A new book has been released by Robert Bowie Johnson Jr. about the sculptures on the Parthenon & his own personal interpretation of them. I have not yet read this book, but have read one of his previous books “Athena & Eden” & found that while the initial research appeared to be clearly structured & thought out, as it moved towards his conclusions it is clear fairly poor historical assumptions were being used to try & prop up the authors own extreme creationist ideology.
If anyone is going to read this book I would suggest that they also purchase a number of other books on the Parthenon Sculptures & their meaning / interpretation to gain a more balanced (& accepted by archaeologists) perspective on the topic. After all, given the same set of facts to start with, many others have looked at these facts, but few others have ended up with an interpretation even approaching the theories that are expounded by this author.
Tuesday, January 18, 2005
Kain (Cain) Depicted Killing Abel on the Parthenon?
ANNAPOLIS, MD.- Did ancient Greek artists depict Kain (Cain) killing Abel on their most glorious temple, the Parthenon? Yes, according to Robert Bowie Johnson, Jr., author of “The Parthenon Code: Mankind’s History in Marble,” new from Solving Light Books.
Johnson’s book relates that the story of Kain killing Abel appeared on four square sculpted panels in the center of the south side of the Parthenon. While these were destroyed in the explosion of 1687, accurate drawings of them from 1674 by French artist, Jacques Carrey, survive. On the first panel, according to the book, Kain and Abel talk. On the second, Kain argues with his own wife over a sacrifice. On the third, Kain startles Abel in the field. On the fourth, Kain kills Abel.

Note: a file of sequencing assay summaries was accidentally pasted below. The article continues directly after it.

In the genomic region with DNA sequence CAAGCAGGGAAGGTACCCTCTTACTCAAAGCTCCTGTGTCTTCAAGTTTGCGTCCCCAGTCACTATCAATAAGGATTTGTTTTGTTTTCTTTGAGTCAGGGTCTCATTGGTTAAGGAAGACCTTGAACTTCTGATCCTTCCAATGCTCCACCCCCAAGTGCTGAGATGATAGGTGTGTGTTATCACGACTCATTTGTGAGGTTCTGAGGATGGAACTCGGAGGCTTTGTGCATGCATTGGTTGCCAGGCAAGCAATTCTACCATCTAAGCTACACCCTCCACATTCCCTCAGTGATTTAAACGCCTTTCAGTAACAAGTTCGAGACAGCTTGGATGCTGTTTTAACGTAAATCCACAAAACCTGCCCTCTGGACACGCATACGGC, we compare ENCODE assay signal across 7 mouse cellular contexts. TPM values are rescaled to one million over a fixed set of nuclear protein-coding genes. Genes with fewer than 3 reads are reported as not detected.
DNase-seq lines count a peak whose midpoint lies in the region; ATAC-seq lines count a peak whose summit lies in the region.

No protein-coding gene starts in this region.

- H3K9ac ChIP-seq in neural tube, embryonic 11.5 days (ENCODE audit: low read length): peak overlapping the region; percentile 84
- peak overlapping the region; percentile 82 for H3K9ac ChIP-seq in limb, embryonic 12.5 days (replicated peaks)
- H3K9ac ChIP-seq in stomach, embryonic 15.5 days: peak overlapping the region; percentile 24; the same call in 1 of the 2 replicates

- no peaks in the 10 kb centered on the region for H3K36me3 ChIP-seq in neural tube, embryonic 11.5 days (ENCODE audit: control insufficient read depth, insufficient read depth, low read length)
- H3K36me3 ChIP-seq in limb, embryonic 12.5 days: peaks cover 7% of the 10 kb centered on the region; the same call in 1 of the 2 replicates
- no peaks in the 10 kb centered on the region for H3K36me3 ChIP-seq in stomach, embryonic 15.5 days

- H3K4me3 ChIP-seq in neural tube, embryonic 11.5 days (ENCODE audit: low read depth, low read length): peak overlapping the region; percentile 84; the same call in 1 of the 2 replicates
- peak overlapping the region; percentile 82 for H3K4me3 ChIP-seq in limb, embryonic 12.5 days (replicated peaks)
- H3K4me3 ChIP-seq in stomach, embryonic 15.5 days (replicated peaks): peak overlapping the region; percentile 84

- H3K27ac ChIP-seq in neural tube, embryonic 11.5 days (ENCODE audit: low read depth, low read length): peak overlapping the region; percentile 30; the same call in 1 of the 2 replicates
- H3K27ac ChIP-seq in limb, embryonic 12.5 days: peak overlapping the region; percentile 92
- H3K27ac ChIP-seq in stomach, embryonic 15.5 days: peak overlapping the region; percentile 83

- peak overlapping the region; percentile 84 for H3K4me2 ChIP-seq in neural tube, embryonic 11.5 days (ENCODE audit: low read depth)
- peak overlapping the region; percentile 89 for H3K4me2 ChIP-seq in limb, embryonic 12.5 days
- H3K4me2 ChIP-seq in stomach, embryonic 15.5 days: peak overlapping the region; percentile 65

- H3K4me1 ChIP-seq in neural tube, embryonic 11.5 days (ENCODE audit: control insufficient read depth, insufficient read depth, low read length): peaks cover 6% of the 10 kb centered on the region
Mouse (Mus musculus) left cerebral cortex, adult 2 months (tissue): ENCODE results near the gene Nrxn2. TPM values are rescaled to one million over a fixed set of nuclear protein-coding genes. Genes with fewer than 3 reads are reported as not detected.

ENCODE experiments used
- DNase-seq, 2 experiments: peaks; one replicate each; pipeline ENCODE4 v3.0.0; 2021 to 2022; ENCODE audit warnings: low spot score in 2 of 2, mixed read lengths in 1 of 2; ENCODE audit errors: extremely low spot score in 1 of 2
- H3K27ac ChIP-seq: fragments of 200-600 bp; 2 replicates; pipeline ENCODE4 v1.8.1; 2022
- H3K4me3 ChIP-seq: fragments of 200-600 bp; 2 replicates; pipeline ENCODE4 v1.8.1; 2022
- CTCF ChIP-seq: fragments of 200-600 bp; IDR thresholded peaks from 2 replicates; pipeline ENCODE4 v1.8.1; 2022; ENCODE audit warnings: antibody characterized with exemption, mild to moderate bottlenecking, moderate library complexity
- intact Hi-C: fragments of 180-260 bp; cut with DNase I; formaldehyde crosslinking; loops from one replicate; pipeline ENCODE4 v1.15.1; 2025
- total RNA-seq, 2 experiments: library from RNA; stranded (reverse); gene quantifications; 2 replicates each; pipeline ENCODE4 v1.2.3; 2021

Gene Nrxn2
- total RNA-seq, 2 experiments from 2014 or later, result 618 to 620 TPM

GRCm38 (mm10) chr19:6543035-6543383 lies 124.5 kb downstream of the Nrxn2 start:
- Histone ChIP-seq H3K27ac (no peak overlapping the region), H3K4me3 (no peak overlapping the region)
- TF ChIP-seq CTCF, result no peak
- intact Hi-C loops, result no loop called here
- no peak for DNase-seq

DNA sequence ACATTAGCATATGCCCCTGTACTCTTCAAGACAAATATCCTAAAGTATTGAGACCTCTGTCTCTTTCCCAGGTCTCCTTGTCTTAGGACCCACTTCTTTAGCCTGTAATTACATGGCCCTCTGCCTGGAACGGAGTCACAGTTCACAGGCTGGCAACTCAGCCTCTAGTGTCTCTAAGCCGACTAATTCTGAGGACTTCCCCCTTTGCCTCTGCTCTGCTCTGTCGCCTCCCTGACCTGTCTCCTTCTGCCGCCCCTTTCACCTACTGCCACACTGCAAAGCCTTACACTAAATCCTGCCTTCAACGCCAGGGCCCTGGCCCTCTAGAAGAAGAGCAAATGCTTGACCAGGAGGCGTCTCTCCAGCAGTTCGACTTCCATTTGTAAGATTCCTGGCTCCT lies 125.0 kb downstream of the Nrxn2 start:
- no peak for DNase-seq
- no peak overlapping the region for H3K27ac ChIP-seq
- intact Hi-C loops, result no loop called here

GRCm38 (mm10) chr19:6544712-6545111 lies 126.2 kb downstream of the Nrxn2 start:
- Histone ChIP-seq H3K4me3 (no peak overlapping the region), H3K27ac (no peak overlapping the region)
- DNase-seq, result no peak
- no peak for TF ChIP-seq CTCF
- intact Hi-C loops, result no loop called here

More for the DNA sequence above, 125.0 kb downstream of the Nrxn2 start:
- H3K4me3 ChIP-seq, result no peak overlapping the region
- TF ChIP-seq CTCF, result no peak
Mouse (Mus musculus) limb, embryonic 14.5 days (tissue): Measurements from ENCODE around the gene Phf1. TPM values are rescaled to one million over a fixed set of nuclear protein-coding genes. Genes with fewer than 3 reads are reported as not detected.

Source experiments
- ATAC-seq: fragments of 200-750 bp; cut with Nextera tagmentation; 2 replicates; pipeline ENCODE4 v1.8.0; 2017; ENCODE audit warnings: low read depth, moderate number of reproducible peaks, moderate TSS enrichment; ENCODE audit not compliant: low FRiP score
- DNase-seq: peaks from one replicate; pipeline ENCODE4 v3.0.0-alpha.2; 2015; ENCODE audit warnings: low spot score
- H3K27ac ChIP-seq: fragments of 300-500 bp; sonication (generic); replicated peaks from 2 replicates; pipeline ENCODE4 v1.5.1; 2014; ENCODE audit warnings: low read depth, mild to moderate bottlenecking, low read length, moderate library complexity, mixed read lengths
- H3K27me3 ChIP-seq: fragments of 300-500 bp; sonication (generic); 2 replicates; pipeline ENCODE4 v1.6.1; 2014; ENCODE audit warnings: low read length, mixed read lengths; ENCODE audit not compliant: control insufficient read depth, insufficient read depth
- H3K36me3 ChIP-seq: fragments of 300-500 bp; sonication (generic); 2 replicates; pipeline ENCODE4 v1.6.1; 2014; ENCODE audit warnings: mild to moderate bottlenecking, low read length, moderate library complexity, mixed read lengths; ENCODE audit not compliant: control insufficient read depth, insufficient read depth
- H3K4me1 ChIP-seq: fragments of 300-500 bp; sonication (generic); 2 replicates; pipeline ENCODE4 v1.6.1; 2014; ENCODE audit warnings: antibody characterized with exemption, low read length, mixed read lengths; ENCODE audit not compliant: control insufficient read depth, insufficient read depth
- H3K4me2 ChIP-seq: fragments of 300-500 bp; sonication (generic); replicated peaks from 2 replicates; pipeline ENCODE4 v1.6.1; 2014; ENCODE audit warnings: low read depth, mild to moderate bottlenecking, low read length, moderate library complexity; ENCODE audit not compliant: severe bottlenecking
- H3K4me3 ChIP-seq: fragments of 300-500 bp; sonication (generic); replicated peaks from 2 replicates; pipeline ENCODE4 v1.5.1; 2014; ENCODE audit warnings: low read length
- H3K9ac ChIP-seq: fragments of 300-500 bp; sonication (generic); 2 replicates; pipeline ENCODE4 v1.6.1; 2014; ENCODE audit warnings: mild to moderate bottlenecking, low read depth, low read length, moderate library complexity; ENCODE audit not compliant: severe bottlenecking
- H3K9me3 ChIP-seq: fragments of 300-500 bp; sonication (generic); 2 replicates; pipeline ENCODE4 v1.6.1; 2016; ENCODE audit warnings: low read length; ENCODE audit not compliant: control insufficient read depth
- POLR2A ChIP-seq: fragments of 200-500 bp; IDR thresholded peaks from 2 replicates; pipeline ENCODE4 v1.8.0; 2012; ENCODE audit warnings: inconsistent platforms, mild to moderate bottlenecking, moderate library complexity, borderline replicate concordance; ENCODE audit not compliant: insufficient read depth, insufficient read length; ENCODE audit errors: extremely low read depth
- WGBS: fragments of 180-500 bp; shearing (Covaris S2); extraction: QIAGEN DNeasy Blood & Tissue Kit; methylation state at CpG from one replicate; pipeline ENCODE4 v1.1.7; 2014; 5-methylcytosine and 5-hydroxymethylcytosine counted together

Kain was the eldest son of Adam and Eve; Seth, who replaced the murdered Abel, was their youngest son. Genesis asserts that only Noah’s family of the line of Seth survived the Flood; all others who practiced the anti-God way of Kain drowned. According to “The Parthenon Code,” the Greeks depicted their recollection of Noah’s Flood often on vases as Kentaurs (or Centaurs, half-men/half-horses who represented the line of Seth), pounding a man named Kaineus into the earth with rocks. Kaineus in Greek means “pertaining to Kain,” thus Greek artists conveyed the historical message that all that pertained to Kain had disappeared into the earth, matching the Genesis account.
“The evidence shows that the Greeks knew exactly who Kain was. Their entire religious system, what we erroneously call ‘myth,’ chronicles the reestablishment of the way of Kain after the Flood,” Mr. Johnson said.
“The Greeks also knew exactly who Noah was: they called him Nereus, the ‘Wet One’ often depicting his bottom half as a fish signifying that he had come through the Flood. The Greeks built the Parthenon to celebrate the triumph of the way of Kain over Noah and his God, and to glorify Athena, a picture of the serpent-friendly Eve of Genesis,” he added.